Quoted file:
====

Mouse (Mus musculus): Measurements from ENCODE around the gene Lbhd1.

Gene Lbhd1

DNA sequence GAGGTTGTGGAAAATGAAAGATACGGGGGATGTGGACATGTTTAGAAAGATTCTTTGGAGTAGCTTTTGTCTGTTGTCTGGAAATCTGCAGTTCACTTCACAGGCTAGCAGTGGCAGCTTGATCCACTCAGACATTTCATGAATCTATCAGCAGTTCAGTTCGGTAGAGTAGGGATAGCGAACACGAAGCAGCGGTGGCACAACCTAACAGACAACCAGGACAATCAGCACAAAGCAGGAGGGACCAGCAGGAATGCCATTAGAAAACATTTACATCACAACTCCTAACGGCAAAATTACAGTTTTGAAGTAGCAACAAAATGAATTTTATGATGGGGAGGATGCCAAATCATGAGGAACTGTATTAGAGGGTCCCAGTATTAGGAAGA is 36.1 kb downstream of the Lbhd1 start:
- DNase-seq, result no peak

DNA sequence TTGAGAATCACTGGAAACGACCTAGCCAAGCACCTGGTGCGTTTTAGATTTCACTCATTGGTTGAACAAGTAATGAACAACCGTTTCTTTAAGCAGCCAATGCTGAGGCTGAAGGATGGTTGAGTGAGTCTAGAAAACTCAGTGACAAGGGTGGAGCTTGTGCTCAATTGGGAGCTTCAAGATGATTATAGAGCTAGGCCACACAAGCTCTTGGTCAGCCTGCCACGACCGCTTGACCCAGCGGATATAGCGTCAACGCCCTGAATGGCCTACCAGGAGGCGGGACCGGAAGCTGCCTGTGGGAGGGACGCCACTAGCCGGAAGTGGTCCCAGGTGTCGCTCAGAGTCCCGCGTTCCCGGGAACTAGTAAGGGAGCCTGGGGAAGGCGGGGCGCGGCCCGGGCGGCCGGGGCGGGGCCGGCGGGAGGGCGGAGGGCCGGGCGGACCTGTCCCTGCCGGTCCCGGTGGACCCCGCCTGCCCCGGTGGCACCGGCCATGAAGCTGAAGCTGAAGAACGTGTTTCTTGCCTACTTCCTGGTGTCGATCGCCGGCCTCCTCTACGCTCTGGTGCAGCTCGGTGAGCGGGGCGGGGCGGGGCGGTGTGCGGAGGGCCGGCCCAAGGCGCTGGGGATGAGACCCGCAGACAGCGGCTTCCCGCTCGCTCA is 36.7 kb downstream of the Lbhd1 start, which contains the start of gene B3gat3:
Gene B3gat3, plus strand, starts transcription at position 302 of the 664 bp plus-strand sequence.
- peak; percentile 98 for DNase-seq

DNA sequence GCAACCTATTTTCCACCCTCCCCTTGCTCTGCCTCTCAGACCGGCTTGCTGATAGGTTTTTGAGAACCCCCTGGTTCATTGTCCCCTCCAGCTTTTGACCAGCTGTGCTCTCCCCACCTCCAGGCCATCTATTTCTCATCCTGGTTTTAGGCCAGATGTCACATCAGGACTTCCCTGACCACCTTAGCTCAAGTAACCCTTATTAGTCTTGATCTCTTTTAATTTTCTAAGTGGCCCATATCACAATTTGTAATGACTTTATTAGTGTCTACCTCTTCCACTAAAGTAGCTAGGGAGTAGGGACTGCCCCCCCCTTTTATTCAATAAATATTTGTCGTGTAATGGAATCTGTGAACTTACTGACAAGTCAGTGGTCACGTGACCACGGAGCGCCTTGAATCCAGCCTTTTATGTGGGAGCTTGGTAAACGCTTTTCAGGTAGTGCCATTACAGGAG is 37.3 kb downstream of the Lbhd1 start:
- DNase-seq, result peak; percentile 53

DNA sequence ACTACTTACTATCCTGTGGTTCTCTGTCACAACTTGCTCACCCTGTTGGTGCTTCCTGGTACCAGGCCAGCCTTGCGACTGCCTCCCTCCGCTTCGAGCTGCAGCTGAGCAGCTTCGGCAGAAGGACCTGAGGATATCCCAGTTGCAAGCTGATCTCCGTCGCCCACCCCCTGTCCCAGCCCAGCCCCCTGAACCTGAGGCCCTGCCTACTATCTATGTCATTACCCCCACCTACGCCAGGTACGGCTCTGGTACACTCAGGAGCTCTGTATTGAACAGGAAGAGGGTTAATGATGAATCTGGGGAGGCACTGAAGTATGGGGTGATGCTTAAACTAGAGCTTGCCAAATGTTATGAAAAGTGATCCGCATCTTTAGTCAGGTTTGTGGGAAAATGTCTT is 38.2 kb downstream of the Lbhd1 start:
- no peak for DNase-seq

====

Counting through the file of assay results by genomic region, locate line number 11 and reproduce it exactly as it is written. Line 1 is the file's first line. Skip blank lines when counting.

- no peak for DNase-seq